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How does J. D. Salinger present Holden as the archetypal outsider in The Catcher in the...

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abhii101 | Student, Grade 11 | eNotes Newbie

Posted July 29, 2011 at 3:59 PM via web

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How does J. D. Salinger present Holden as the archetypal outsider in The Catcher in the Rye?

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accessteacher | High School Teacher | (Level 3) Distinguished Educator

Posted July 29, 2011 at 7:29 PM (Answer #1)

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You need look no further than the way Holden characterises himself as an angry young man, denouncing everybody around him with the label of "phony" and acting in a way that is counter to the kind of behaviour that is expected of him. Consider what he tells us about his reasons for getting thrown out of his current school in Chapter Two:

One of the biggest reasons I left Elkton Hills was because I was surrounded by phonies. That's all. They were coming in the goddam window. for instance, they had this headmaster, Mr. Haas, that was the phoniest bastard I ever met in my life. Ten times worse than old Thurmer. On Sundays, for instance, old Haas went around shaking hands with everybody's parents when they drove up to school. He'd be charming as hell and all. Except if some boy had little old funny-looking parents. You should've seen the way he did with my roommate's parents... I can't stand that stuff. It drive me crazy. It makes me so depressed I go crazy. I hated that goddam Elkton Hills.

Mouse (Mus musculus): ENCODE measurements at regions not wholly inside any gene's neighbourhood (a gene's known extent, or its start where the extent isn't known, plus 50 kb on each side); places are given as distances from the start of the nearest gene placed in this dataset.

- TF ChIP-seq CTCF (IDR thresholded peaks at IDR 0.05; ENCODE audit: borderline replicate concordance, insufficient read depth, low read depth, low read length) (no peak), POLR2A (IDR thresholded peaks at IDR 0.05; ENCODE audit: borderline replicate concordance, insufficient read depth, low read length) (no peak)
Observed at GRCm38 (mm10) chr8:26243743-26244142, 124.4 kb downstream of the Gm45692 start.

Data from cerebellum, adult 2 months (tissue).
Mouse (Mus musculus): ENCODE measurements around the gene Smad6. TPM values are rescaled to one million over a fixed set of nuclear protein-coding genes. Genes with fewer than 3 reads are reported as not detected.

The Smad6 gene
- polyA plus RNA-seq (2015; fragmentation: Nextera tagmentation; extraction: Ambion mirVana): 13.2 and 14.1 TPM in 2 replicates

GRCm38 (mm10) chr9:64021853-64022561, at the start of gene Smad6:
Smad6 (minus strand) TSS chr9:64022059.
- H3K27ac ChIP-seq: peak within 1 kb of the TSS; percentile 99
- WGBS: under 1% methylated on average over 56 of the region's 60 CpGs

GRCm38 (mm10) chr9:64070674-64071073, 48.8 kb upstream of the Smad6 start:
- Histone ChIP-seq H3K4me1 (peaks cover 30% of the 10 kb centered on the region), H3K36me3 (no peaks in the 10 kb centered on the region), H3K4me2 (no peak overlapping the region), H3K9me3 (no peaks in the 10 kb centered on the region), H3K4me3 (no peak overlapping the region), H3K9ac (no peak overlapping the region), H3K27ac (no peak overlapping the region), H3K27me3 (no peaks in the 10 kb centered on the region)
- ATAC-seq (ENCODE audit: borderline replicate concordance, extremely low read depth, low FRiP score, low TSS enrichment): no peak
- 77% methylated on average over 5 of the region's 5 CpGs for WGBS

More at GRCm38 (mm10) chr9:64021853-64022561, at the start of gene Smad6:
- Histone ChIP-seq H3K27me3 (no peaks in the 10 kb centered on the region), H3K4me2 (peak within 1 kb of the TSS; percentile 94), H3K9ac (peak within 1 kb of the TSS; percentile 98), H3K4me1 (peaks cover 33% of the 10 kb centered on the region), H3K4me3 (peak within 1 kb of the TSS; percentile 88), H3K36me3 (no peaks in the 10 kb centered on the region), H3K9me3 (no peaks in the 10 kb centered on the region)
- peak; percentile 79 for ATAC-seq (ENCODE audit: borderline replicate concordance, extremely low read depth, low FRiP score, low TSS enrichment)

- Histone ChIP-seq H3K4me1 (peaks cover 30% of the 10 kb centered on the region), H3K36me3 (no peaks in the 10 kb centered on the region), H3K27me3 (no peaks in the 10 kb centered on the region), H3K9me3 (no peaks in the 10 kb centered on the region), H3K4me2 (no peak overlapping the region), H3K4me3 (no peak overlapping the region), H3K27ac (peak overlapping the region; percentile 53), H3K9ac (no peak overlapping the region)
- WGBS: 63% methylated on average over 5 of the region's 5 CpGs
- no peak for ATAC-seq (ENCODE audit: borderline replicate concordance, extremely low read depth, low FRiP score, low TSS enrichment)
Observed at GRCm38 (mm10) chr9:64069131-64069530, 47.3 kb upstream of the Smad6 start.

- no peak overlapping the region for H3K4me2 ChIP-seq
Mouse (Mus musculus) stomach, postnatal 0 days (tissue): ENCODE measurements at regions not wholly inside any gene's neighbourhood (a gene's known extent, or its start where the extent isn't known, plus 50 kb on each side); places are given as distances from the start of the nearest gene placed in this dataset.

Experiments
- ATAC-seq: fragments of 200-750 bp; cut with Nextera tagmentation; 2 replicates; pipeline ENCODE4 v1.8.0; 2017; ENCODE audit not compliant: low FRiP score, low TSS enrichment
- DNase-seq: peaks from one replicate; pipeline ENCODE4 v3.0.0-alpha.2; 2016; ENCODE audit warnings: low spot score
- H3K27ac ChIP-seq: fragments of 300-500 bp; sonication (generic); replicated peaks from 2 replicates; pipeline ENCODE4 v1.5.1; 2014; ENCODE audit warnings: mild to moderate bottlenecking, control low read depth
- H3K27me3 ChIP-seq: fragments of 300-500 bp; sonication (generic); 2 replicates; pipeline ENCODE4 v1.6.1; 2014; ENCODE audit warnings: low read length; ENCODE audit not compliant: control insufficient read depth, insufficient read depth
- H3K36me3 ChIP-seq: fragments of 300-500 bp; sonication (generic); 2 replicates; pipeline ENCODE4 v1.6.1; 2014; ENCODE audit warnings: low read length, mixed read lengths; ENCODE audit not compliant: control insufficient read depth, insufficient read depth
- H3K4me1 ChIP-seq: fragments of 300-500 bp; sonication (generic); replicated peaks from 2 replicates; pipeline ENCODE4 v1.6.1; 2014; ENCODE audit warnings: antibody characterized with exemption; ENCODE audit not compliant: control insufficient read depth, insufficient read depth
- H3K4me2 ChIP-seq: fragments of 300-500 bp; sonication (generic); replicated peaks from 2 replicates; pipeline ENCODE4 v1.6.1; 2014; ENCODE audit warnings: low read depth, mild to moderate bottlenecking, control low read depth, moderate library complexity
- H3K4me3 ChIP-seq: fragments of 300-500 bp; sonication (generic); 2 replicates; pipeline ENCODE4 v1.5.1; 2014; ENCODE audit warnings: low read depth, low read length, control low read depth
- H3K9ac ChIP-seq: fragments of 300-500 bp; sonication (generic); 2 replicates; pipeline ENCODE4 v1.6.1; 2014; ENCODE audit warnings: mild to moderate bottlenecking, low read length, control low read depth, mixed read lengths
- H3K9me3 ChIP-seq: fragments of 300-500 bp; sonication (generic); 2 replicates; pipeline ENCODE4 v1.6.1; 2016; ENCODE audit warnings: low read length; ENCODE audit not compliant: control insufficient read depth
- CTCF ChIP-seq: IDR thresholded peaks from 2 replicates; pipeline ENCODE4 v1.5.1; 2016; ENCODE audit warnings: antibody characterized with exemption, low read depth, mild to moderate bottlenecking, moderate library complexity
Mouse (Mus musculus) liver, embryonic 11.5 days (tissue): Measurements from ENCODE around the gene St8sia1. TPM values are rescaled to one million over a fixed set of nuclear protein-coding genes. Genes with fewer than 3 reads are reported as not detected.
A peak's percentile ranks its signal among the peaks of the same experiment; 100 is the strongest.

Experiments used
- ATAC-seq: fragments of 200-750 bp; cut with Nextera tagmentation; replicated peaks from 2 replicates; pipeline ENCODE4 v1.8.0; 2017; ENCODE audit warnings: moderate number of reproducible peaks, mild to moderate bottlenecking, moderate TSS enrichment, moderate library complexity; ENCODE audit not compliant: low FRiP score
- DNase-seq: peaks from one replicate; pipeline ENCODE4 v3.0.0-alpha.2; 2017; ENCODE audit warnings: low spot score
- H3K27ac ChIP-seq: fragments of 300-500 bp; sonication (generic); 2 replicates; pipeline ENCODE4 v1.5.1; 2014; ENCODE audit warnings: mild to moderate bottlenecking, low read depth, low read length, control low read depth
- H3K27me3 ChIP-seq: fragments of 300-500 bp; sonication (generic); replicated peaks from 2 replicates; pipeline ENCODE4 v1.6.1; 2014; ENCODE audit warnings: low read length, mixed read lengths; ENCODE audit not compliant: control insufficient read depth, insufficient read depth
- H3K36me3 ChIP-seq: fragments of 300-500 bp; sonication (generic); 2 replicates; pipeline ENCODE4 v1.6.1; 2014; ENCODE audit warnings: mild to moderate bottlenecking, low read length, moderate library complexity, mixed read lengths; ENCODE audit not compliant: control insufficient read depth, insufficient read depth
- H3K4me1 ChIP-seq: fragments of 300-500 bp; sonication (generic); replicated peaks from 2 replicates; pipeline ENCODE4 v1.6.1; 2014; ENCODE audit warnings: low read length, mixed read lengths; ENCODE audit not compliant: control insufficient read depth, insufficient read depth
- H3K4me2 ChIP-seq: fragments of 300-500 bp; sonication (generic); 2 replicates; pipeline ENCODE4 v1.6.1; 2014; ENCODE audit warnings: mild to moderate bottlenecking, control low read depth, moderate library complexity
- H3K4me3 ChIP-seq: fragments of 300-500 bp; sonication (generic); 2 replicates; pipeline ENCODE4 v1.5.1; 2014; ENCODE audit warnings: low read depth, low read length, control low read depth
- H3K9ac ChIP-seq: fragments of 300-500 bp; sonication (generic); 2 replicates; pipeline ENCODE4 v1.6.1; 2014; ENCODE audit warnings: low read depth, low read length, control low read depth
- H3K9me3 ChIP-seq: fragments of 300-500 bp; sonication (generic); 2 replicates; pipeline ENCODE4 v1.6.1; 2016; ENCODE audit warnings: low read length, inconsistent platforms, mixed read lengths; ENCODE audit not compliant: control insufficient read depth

One of the central reasons therefore why Holden is such an outsider and chooses to isolate himself from the world is his lack of ability to tolerate the "phoniness" that he sees around him. As his rather extreme reaction to Mr. Haas in this quote shows, "phoniness" is something that drives him "crazy" and makes him "depressed." Of course, the perceptive reader also realises that Holden is clearly struggling with issues of unresolved grief for his brother, which helps focus his rage.

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